By Simon Buddle, SMC.
It’s 05:00, I’m tired, and I have a long drive ahead of me. Dorset is several hours away, even on quiet roads. Time to load myself and a mug of hot coffee into the car. It’s a cold, miserable day and dawn is still two hours further down my route. Keeping strictly to the speed limit, I’ll be lucky if I make site by 08:30. One small moment of joy in the morning is the sausage and egg sandwich in a lay-by somewhere in Wiltshire – I could probably write a book on the best and worst sandwich lay-bys across the country.
Onsite I have the obligatory walk around with the housekeeper, who informs me of all the bits that no longer work, require new batteries or need reconfiguring to suit the family better. Done and back in the car, the journey home is massively more appealing. Two hours later the phone rings. It’s the house I’ve just been to.
We’ve all been there – it’s painful but it comes with the job. However, we now live in a world where it is easy to remotely access our client’s property, so the smart money must be on remote access and monitoring. The KNX platform isn’t inherently safe from a networking perspective, however, the headaches involved in making it secure are much less than the headaches that come with twelve hours in the car.
The first step is to gain an understanding of creating a VPN tunnel to your site or installing a remote laptop at the property that has the KNX Long Term Recorder software installed on it. A simple-to-use and secure service such as LogMeIn can also give your client the added feeling of security that comes from a remote connection having to be initiated by them, should they be nervous about you accessing their system remotely without their knowledge or permission.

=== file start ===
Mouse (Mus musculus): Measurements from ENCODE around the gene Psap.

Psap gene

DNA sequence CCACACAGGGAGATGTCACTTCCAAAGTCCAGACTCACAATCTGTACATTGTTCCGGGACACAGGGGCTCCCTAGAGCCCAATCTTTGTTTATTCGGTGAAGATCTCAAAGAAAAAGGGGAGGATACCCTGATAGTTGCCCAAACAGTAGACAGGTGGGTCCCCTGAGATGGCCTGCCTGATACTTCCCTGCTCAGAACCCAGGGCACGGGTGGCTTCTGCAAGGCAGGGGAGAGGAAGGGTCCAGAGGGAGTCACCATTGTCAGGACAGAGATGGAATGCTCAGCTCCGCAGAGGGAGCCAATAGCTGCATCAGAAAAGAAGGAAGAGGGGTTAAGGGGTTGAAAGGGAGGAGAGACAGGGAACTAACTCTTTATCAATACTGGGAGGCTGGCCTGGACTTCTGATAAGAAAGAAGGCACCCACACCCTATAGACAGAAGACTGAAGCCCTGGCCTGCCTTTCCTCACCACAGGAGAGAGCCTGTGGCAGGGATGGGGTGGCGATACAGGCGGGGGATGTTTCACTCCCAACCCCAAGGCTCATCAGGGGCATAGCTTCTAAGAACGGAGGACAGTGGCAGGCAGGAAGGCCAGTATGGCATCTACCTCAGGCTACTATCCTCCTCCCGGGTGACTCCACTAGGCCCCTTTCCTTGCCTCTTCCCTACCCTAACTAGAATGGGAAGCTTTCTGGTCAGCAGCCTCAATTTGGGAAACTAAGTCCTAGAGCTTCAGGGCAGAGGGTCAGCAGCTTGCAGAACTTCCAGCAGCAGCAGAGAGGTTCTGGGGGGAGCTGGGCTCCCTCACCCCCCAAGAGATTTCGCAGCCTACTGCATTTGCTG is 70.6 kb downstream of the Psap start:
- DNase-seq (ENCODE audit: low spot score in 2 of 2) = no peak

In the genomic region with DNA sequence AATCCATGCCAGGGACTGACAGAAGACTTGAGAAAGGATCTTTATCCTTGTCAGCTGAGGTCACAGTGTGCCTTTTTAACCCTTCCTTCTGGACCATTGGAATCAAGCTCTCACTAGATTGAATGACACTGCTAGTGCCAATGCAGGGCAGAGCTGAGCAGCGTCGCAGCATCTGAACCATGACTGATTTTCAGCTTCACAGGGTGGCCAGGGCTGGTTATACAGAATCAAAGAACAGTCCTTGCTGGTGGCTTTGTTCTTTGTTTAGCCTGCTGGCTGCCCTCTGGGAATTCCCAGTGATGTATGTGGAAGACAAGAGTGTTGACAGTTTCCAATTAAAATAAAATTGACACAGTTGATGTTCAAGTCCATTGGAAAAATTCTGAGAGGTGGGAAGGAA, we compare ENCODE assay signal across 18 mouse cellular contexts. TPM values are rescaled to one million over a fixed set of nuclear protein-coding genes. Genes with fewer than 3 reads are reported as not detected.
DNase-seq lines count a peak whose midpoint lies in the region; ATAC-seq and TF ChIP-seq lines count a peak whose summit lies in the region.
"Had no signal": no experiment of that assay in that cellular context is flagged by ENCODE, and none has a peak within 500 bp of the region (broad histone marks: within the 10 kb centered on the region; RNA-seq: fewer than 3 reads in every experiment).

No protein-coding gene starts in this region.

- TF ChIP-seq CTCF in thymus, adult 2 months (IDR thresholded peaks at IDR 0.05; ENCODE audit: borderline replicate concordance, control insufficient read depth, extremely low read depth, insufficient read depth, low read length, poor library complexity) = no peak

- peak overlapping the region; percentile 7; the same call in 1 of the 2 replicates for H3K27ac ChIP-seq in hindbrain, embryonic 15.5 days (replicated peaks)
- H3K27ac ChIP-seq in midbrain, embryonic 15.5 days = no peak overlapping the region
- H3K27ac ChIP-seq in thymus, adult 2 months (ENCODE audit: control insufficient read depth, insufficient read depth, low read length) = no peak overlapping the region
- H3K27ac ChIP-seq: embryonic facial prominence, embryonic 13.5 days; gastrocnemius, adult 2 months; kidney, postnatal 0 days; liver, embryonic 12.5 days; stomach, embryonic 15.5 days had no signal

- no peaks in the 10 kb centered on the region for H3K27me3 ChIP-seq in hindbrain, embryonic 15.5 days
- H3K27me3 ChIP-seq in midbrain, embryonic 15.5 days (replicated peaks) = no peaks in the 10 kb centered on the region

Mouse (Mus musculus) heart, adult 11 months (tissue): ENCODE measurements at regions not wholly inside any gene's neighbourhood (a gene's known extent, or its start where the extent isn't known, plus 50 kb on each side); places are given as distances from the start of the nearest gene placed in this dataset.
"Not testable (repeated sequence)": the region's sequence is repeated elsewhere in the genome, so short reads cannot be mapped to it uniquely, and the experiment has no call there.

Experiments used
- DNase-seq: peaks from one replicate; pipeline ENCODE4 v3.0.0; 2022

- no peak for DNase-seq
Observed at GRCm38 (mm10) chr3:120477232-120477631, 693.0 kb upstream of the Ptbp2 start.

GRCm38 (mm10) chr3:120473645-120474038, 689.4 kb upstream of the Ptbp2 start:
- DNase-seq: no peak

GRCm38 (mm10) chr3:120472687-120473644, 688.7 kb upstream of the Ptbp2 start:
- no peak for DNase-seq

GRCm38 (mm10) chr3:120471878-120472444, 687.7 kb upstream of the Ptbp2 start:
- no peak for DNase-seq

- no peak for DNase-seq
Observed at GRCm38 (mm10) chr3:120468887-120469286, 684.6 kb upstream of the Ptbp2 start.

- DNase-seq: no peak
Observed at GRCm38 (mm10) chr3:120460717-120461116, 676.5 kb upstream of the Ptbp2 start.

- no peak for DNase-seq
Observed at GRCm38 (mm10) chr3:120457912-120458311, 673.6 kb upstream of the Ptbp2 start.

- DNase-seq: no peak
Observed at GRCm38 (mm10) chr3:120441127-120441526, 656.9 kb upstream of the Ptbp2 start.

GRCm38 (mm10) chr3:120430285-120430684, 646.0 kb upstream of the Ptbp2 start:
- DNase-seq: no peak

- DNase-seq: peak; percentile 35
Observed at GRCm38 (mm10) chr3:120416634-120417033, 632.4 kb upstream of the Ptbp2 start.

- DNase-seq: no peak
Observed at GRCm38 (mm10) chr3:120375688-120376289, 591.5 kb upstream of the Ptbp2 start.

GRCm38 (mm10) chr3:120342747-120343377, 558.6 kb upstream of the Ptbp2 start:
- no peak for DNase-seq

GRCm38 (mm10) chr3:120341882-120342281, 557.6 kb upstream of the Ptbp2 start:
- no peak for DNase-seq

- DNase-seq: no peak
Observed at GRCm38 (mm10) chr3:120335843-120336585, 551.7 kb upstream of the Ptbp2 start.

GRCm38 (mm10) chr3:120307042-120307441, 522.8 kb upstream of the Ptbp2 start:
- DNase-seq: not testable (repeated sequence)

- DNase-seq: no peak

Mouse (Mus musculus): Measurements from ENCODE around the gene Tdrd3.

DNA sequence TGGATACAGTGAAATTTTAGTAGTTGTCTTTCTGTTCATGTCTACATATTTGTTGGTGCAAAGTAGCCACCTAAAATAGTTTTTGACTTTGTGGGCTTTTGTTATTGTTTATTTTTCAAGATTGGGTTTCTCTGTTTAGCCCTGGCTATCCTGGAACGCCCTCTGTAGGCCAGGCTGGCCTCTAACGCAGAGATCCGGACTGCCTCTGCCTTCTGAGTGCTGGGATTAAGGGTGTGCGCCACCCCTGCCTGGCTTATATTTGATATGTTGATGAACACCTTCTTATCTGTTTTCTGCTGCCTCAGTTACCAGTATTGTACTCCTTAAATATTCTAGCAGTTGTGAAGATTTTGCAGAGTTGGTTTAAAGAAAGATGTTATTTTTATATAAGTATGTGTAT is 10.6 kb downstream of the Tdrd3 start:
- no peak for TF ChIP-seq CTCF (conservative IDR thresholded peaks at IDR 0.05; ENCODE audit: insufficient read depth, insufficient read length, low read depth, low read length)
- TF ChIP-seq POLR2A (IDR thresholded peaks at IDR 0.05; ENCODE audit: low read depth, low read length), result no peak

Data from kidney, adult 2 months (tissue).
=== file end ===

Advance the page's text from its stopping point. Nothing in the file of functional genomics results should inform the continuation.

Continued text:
The value of the Long Term Recorder software should not be underestimated. Problems reported to you have clearly already happened, and they may well still be present i.e. something has broken, and in that instance, can be solved easily. But there are more onerous issues such as rooms never getting to set point temperature, which may require more data to establish the root cause.
In such instances, being able to connect to the system remotely is of little value if you cannot review the historical data. Even though the IP router provides access to full bus monitoring, it does not allow you to review what has happened on the bus over the last few days, so the ability to connect to the system remotely and review the bus activity is fundamental to the success of the installation and your business, and must always be included as part of the initial quote and maintenance package.
Client access is a different proposition. Do you have one of those clients who lives everywhere, spends the winter in the snow and the summer in the sun whilst popping back to check their stock prices at Easter? That’s just the type of person that will want to be able to control their property remotely. One of the first questions you might ask them is ‘How much control do you want?’ Answer: Everything. In reality, that isn’t all that useful and nor will it help them.
From this starting point, I’d suggest a conversation regarding the practicalities of remote control and the benefits. Global ‘off’ functions that turn off all the lights and set back the heating would surely be a good thing. Likewise, alerts for pumping, fuel or water gauges that are running low might well be of value. It is easy to see the value of a ‘House On’ command for when they return home. However, individual control of every lighting circuit or individual room temperatures surely is a layer of complexity that just adds pain to both the client’s life and yours.
Devices such as the Gira Homeserver can give full control of everything, but maybe it’s worth just adding a ‘Remote’ page with a few global functions. There are also a number of simple apps which can provide you with the front-end to trigger commands remotely.
However you view the world of IT networking and remote access, it is part of the package that any client would expect nowadays. It will make your life, as the installer, a great deal easier to maintain the systems, whilst helping you to build a solid revenue stream for your business.
Simon Buddle is the Technical Director of SMC – systems integration consultants and installers. Simon is also a regular contributor to KNXtoday.